I see no evidence of him being 'behind' from what little you have written.

IndigoBell Tue 09-Aug-11 11:58:12

Sounds concerning to me - but I'm not really sure what you can do about it. sad

I guess you'll have to wait to see if school raise concerns sad

lingle Tue 09-Aug-11 14:05:29

"they both work full time so dont spend much time with him"

I'm sensing that you feel he would be different if you were his mother?

Brewster Tue 09-Aug-11 18:25:50

Goodness me - I should have expected this!
Of course I don't think I would be a better Mother to him.

YOu know what....I came here for some advice and help and once again you blimin 'mumsnetters' have come here with your attitudes and nasty opinions.

Why cant women just support each other and realise that some people are concerned about their friends and want to help out.

I am not going to go into anymore details as I will just get stupid replies in return.

It is rare that I have ever come on here and not been shocked by many of the replies the people on here receive when all they wanted was a bit of support and advice.

Trust me - I shan't bother anymore cos it is such a waste of time

lingle Wed 10-Aug-11 11:39:57

OK Brewster I shouldn't have snapped at you, sorry. Maybe you can treat my response as a useful rehearsal for what can happen when talking to mothers on these topics smile?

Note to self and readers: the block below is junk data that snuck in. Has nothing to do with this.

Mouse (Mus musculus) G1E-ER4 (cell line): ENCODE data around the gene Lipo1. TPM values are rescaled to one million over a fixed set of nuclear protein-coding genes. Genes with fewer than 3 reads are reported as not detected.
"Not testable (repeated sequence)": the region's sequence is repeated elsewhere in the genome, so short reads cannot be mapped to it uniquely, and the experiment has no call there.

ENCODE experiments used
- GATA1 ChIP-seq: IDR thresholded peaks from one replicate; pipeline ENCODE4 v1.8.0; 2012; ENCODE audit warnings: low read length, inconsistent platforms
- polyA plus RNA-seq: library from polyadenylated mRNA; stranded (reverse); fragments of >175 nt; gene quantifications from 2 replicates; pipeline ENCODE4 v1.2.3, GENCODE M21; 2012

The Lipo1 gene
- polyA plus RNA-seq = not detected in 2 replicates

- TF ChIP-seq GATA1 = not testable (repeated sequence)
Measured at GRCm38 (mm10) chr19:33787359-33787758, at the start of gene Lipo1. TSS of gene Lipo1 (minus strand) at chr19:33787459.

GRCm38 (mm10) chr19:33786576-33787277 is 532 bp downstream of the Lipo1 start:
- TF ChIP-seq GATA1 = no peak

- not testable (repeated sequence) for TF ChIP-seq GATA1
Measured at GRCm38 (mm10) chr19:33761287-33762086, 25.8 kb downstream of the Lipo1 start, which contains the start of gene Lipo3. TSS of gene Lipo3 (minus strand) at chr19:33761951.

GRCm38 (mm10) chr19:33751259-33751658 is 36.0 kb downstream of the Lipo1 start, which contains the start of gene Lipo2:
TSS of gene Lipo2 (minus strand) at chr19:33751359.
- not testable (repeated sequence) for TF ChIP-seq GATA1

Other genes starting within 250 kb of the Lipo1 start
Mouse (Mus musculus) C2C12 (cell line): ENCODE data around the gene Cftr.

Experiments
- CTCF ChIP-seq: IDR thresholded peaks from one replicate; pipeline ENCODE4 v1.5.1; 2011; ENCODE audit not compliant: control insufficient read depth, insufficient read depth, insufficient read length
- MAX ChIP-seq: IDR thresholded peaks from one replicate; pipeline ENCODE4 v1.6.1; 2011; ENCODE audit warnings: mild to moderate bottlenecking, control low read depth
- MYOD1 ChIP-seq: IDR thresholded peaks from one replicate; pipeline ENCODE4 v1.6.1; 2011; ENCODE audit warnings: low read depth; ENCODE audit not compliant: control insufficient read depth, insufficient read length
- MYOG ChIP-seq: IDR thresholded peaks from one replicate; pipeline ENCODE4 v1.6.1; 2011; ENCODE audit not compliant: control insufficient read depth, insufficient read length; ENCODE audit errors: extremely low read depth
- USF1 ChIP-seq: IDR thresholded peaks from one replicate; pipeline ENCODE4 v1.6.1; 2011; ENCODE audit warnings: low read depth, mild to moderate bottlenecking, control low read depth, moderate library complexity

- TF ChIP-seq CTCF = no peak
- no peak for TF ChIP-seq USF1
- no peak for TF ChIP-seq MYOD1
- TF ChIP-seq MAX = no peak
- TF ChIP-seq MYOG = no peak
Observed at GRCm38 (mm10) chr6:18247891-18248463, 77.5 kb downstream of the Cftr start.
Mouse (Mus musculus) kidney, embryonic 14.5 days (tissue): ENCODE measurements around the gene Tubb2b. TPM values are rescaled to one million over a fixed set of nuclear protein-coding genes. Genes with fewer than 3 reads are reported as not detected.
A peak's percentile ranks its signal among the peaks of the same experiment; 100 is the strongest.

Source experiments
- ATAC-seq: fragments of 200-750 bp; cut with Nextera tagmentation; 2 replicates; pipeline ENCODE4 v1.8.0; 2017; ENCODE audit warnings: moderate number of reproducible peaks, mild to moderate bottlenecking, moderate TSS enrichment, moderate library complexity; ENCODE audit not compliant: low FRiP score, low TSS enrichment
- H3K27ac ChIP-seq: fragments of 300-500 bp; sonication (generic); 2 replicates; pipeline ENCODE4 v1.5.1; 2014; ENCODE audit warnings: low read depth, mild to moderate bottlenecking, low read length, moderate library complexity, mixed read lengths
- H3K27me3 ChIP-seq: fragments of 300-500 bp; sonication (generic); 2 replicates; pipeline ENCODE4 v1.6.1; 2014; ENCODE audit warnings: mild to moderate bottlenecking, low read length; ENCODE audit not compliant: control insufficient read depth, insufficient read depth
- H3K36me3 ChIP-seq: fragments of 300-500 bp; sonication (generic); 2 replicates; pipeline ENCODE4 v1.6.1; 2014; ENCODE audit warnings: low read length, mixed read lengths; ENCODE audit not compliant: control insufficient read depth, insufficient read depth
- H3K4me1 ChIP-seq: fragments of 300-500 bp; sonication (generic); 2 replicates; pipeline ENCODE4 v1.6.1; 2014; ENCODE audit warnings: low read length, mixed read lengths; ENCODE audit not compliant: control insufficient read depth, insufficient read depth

you obviously feel this child is struggling. what you can do is make careful observations about things that are positive and/or quirks/problems that your child has too. So comments like "I remember being scared of X too when i was little" and "isn't it funny how they love playing trains all day?" and "he's quite musical isn't he?" are all good and might make the mum feel she can open up.

Then if she does, be careful about sharing your views ~(after all, you're not an expert) but perhaps say "my mum/sister/friend knew this lady whose son did that too and he went to speech therapy and it really helped him"

So stay ultra -positive but if you get any chance at all, mention the benefits of getting to a speech therapist.

I know many of the concerns you had aren't about speech, but speech therapists are experts in all aspects of communication and would be a good port of call for your friend.

good luck

Brewster Wed 10-Aug-11 11:41:32

Thank you lingle

Mamma101 Fri 12-Aug-11 21:46:33

We've all got our personalities and little ways. That's not to say there's anything "wrong". Even if his parents do work full time, I'm guessing they still love their son, find time to play, chat, read, go out at the weekend.
His nursery should tell the parents if they think he has any problems.
My son's preschool spoke to me about my his "poor motor functions" and accused us of not getting him out of the house enough. I was furious, as she assumed she knew everything about our lifestyle, but she was totally wrong. As a result I did not take any of her concerns seriously.
Now he's just finished reception and his teacher wants to refer him to an educational psychologist. I'm still in shock. But his teacher made simple observations rather than assumptions and accusations. She talked about positive things as well.
It's easier to accept things that are hard to accept when it's done with respect and tact.